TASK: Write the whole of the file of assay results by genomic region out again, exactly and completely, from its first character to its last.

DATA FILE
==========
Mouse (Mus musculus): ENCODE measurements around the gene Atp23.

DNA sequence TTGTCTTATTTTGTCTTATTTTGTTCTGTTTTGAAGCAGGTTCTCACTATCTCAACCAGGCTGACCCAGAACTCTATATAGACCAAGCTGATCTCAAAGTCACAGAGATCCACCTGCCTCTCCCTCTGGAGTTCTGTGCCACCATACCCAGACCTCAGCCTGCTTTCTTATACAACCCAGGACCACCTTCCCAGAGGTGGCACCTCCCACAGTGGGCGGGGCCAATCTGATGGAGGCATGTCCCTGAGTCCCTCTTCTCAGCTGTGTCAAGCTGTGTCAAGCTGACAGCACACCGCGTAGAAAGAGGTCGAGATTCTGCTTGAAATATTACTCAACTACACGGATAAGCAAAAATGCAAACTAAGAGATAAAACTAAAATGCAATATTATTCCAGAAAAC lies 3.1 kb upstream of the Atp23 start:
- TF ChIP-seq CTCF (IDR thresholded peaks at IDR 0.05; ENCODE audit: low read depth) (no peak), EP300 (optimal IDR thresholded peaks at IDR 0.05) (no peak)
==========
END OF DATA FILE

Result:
Mouse (Mus musculus): ENCODE measurements around the gene Atp23.

DNA sequence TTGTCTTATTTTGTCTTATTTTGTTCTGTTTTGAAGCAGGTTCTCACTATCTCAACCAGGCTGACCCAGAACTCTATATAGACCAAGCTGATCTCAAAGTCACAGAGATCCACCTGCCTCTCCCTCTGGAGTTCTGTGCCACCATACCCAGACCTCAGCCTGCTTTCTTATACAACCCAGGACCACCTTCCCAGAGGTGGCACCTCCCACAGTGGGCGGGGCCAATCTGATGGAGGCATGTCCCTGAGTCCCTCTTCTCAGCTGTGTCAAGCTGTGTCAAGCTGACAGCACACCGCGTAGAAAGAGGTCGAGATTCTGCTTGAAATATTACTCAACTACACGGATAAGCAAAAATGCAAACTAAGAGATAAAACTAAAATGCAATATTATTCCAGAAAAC lies 3.1 kb upstream of the Atp23 start:
- TF ChIP-seq CTCF (IDR thresholded peaks at IDR 0.05; ENCODE audit: low read depth) (no peak), EP300 (optimal IDR thresholded peaks at IDR 0.05) (no peak)